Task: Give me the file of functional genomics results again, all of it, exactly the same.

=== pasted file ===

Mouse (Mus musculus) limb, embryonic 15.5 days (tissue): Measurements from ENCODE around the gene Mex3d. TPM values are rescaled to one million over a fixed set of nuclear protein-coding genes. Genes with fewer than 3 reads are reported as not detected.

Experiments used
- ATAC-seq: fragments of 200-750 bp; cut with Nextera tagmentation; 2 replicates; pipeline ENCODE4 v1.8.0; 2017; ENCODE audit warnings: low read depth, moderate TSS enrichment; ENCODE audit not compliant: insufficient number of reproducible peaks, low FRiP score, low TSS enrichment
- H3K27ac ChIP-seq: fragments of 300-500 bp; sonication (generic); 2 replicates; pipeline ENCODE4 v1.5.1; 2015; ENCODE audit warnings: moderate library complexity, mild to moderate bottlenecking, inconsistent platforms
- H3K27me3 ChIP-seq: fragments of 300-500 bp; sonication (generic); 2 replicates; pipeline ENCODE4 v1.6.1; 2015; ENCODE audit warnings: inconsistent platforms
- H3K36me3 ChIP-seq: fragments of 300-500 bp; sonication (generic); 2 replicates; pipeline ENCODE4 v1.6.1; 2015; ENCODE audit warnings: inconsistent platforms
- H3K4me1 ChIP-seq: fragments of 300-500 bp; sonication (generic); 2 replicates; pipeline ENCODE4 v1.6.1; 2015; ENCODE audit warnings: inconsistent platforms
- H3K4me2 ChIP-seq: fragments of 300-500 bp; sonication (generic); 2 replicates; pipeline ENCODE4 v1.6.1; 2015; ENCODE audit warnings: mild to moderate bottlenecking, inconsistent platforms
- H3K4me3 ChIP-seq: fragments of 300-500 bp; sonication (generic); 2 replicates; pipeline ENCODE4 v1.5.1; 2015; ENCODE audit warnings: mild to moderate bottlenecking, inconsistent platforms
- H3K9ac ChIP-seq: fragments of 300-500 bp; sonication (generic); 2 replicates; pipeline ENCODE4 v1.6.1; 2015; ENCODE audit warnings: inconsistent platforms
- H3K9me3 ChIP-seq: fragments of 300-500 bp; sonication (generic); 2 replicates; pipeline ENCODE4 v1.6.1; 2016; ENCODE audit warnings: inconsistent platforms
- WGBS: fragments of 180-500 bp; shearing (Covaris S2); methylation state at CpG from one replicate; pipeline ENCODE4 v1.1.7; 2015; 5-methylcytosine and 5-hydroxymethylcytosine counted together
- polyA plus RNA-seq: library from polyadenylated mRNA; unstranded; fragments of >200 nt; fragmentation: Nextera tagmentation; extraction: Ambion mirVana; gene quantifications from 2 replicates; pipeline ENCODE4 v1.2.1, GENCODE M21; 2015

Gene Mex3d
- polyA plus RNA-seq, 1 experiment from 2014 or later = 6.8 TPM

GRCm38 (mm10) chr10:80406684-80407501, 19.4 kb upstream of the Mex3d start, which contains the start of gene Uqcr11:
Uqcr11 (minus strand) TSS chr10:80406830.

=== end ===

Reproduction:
Mouse (Mus musculus) limb, embryonic 15.5 days (tissue): Measurements from ENCODE around the gene Mex3d. TPM values are rescaled to one million over a fixed set of nuclear protein-coding genes. Genes with fewer than 3 reads are reported as not detected.

Experiments used
- ATAC-seq: fragments of 200-750 bp; cut with Nextera tagmentation; 2 replicates; pipeline ENCODE4 v1.8.0; 2017; ENCODE audit warnings: low read depth, moderate TSS enrichment; ENCODE audit not compliant: insufficient number of reproducible peaks, low FRiP score, low TSS enrichment
- H3K27ac ChIP-seq: fragments of 300-500 bp; sonication (generic); 2 replicates; pipeline ENCODE4 v1.5.1; 2015; ENCODE audit warnings: moderate library complexity, mild to moderate bottlenecking, inconsistent platforms
- H3K27me3 ChIP-seq: fragments of 300-500 bp; sonication (generic); 2 replicates; pipeline ENCODE4 v1.6.1; 2015; ENCODE audit warnings: inconsistent platforms
- H3K36me3 ChIP-seq: fragments of 300-500 bp; sonication (generic); 2 replicates; pipeline ENCODE4 v1.6.1; 2015; ENCODE audit warnings: inconsistent platforms
- H3K4me1 ChIP-seq: fragments of 300-500 bp; sonication (generic); 2 replicates; pipeline ENCODE4 v1.6.1; 2015; ENCODE audit warnings: inconsistent platforms
- H3K4me2 ChIP-seq: fragments of 300-500 bp; sonication (generic); 2 replicates; pipeline ENCODE4 v1.6.1; 2015; ENCODE audit warnings: mild to moderate bottlenecking, inconsistent platforms
- H3K4me3 ChIP-seq: fragments of 300-500 bp; sonication (generic); 2 replicates; pipeline ENCODE4 v1.5.1; 2015; ENCODE audit warnings: mild to moderate bottlenecking, inconsistent platforms
- H3K9ac ChIP-seq: fragments of 300-500 bp; sonication (generic); 2 replicates; pipeline ENCODE4 v1.6.1; 2015; ENCODE audit warnings: inconsistent platforms
- H3K9me3 ChIP-seq: fragments of 300-500 bp; sonication (generic); 2 replicates; pipeline ENCODE4 v1.6.1; 2016; ENCODE audit warnings: inconsistent platforms
- WGBS: fragments of 180-500 bp; shearing (Covaris S2); methylation state at CpG from one replicate; pipeline ENCODE4 v1.1.7; 2015; 5-methylcytosine and 5-hydroxymethylcytosine counted together
- polyA plus RNA-seq: library from polyadenylated mRNA; unstranded; fragments of >200 nt; fragmentation: Nextera tagmentation; extraction: Ambion mirVana; gene quantifications from 2 replicates; pipeline ENCODE4 v1.2.1, GENCODE M21; 2015

Gene Mex3d
- polyA plus RNA-seq, 1 experiment from 2014 or later = 6.8 TPM

GRCm38 (mm10) chr10:80406684-80407501, 19.4 kb upstream of the Mex3d start, which contains the start of gene Uqcr11:
Uqcr11 (minus strand) TSS chr10:80406830.